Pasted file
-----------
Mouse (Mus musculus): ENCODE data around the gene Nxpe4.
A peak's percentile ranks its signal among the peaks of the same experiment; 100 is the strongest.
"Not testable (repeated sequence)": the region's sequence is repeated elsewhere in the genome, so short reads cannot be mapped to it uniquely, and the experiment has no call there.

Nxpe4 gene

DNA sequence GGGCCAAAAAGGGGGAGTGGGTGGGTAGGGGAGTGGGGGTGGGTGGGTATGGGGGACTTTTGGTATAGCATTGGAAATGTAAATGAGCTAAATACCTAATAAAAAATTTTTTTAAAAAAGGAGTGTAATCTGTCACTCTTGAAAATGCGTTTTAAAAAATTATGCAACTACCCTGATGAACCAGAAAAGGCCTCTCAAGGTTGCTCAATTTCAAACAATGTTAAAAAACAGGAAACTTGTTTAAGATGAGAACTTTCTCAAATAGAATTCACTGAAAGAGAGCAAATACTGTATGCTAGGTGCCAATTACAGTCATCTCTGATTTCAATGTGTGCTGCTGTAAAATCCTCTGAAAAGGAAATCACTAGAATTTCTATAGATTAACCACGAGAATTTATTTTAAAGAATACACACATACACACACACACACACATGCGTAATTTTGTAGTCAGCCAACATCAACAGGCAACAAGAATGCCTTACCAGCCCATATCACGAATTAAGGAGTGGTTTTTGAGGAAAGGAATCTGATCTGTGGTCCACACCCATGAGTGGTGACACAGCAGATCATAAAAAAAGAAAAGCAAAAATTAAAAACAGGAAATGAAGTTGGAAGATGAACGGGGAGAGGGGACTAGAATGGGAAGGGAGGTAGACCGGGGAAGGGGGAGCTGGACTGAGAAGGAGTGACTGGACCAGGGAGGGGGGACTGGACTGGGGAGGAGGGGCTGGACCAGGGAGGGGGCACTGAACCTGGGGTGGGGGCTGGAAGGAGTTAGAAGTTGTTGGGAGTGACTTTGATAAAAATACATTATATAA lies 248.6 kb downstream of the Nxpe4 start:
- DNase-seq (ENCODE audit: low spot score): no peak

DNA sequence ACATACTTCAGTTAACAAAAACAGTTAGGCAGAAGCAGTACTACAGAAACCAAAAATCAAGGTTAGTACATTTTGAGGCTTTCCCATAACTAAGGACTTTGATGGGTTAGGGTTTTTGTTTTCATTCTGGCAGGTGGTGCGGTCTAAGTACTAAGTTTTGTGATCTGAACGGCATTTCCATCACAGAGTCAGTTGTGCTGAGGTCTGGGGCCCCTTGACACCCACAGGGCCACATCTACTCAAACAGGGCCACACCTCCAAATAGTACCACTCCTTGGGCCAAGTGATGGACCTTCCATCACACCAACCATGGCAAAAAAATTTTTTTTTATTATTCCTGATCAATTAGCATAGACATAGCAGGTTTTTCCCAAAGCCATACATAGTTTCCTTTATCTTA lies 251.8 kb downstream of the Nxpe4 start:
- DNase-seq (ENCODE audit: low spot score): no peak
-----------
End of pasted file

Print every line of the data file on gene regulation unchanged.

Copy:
Mouse (Mus musculus): ENCODE data around the gene Nxpe4.
A peak's percentile ranks its signal among the peaks of the same experiment; 100 is the strongest.
"Not testable (repeated sequence)": the region's sequence is repeated elsewhere in the genome, so short reads cannot be mapped to it uniquely, and the experiment has no call there.

Nxpe4 gene

DNA sequence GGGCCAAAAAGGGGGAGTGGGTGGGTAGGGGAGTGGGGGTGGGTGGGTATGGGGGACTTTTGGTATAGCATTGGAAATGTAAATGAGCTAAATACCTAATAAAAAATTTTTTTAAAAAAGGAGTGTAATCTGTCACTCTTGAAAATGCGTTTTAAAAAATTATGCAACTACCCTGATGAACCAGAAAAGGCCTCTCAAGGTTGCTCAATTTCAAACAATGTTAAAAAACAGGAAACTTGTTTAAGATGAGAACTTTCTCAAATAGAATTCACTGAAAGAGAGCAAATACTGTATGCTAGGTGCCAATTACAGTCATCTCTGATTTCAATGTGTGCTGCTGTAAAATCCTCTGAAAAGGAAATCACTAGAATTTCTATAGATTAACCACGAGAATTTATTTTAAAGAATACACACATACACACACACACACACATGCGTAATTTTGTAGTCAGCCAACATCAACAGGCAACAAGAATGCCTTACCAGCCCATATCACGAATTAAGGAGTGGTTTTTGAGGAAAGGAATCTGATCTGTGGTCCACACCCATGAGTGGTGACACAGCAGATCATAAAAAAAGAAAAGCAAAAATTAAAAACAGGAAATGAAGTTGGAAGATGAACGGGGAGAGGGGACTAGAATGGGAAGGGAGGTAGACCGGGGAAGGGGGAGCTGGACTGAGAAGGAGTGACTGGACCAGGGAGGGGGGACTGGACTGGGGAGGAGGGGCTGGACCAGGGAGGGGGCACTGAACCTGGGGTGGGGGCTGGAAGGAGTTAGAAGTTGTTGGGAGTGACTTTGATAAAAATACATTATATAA lies 248.6 kb downstream of the Nxpe4 start:
- DNase-seq (ENCODE audit: low spot score): no peak

DNA sequence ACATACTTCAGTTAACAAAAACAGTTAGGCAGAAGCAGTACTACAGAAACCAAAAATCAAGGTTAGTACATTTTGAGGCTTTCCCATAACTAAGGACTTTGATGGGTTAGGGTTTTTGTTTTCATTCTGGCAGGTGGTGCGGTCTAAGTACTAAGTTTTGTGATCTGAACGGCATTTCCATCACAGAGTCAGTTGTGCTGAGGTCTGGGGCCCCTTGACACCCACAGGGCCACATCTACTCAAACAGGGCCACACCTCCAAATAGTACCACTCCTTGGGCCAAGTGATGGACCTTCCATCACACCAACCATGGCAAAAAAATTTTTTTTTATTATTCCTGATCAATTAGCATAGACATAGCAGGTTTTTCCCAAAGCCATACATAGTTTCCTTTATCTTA lies 251.8 kb downstream of the Nxpe4 start:
- DNase-seq (ENCODE audit: low spot score): no peak